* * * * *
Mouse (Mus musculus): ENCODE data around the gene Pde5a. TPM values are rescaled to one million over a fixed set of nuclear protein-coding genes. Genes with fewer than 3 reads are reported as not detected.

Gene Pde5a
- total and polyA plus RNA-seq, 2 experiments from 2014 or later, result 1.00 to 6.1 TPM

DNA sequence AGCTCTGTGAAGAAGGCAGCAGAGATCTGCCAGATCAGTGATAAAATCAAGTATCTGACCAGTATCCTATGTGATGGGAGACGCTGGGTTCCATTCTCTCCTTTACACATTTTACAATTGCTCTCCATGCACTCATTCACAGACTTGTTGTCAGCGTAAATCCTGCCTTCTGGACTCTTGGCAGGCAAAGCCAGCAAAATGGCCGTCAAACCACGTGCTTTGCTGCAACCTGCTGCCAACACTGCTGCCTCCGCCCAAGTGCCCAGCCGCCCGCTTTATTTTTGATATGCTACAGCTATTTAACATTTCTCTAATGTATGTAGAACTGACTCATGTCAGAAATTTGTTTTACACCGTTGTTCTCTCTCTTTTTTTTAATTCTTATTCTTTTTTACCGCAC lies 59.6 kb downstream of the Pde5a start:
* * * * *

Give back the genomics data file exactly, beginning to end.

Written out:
Mouse (Mus musculus): ENCODE data around the gene Pde5a. TPM values are rescaled to one million over a fixed set of nuclear protein-coding genes. Genes with fewer than 3 reads are reported as not detected.

Gene Pde5a
- total and polyA plus RNA-seq, 2 experiments from 2014 or later, result 1.00 to 6.1 TPM

DNA sequence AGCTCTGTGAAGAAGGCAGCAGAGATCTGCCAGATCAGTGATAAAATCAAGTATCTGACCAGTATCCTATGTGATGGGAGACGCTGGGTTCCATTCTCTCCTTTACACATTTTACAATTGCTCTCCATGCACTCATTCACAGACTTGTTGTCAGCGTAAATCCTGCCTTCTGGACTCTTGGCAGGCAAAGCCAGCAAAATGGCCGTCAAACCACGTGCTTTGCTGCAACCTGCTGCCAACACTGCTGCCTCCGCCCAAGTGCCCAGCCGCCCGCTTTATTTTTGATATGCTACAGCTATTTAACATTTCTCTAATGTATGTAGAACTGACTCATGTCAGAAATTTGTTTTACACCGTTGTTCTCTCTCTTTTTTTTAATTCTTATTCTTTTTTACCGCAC lies 59.6 kb downstream of the Pde5a start: